The title "Father of Science Fiction" is commonly awarded to Jules Verne. However, he's not alone in headlining the genre, and others deserve a share in the title as well. Who else deserves to share the mantle with Jules Verne?
Jules Verne (1828-1905)
Jules Verne is considered the classic father of science fiction, and he certainly deserves accolades for pioneering the field. Verne wrote an amazing 65 books during his lifetime, and many of them were science fiction books. Some of his most famous science-fiction books are still common household names today, including:
"Journey to the Center of the Earth" (1864)
"Twenty Thousand Leagues Under the Sea" (1870)
"Around the World in Eighty Days" (1873)
Movies and other extrapolations of Verne's work have followed, and he's been an influential writer in the sci-fi industry, so much so that many sci-fi enthusiasts have attempted to emulate him. Verne is one of the most translated writers of all time, and his success indicates that he truly deserves the mantle of "father of science fiction," although his work doesn't resonate as well with modern readers as another writer who deserves to share the title.
H.G. Wells (1866-1946)
No less deserving of credit as a pioneer in the science-fiction world is H.G. Wells. Wells saw his first book published in 1895, and he is commonly viewed as the next link between the founding genius of Jules Verne and the modern science-fiction figures of the 20th century. Wells' books include such classics as:
"The Time Machine" (1895)
"The Island of Dr. Moreau" (1896)
"The Invisible Man" (1897)
"The War of the Worlds" (1898)
Many of Wells' works have also been turned into movies, and the radio broadcast of "War of the Worlds," read by Orson Welles in 1938, made international history as the world's first alien hoax. In fact, the broadcast, along with the 1947 Roswell UFO incident, may have added to the popularity of alien sightings in the following years and the growing public concern over an alien invasion. In this way, H.G. Wells can clearly be seen as one of the most influential science-fiction writers of all time, and he should share the mantle of "father of science fiction" with Jules Verne.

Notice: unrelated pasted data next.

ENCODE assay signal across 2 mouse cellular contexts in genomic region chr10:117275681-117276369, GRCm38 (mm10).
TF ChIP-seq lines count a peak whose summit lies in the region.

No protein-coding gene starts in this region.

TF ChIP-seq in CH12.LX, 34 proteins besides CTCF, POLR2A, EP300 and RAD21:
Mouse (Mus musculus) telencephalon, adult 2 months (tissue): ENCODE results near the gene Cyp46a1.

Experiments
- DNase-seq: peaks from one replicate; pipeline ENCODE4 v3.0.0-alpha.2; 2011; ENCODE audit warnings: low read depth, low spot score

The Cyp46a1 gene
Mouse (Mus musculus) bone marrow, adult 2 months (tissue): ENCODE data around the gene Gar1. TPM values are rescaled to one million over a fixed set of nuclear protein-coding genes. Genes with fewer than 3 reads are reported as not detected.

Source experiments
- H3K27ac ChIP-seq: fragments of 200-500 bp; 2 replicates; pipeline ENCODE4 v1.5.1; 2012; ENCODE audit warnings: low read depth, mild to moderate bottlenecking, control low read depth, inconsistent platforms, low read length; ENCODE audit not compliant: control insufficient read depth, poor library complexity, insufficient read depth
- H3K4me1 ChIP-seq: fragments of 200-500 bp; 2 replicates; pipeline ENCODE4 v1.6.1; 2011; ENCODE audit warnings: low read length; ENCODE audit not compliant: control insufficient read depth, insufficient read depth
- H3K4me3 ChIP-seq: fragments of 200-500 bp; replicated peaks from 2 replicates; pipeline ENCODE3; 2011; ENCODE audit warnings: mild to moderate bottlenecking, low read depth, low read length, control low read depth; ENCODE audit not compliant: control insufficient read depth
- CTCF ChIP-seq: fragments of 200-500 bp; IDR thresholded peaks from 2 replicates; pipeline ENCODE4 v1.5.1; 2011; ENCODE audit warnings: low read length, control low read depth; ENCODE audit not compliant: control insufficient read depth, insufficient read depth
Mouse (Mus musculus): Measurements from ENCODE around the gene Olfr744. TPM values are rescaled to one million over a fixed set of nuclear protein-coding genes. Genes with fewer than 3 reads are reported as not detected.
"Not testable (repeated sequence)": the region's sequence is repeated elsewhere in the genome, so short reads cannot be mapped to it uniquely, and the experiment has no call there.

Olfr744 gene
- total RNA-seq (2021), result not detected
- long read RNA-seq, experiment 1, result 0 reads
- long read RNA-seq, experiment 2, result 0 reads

H.G. Wells was more than a science-fiction writer, though; his books touched on important themes and concerns in modern society. "The Time Machine" dealt with class struggle, while "The Island of Dr. Moreau" touched on the abominations that advances in science and medical technology could produce. Wells' books also feature attempts to define humanity and portray the ongoing struggle of the human race. These concerns remained valid during the World Wars and subsequent post-modern cultural and social struggles.
While Jules Verne might have been the founding father of science fiction, H. G. Wells' works resonate better with the modern reader, and ultimately they have become more ingrained in popular culture today. Both writers, though, have influenced the evolution of modern science fiction.
Science fiction writings of the nineteen forties and fifties continue to prove their relevance despite the pursuit of many film goers for the novel gadgets of our day.
Despite the declining readership of science fiction magazines, there are more than ever.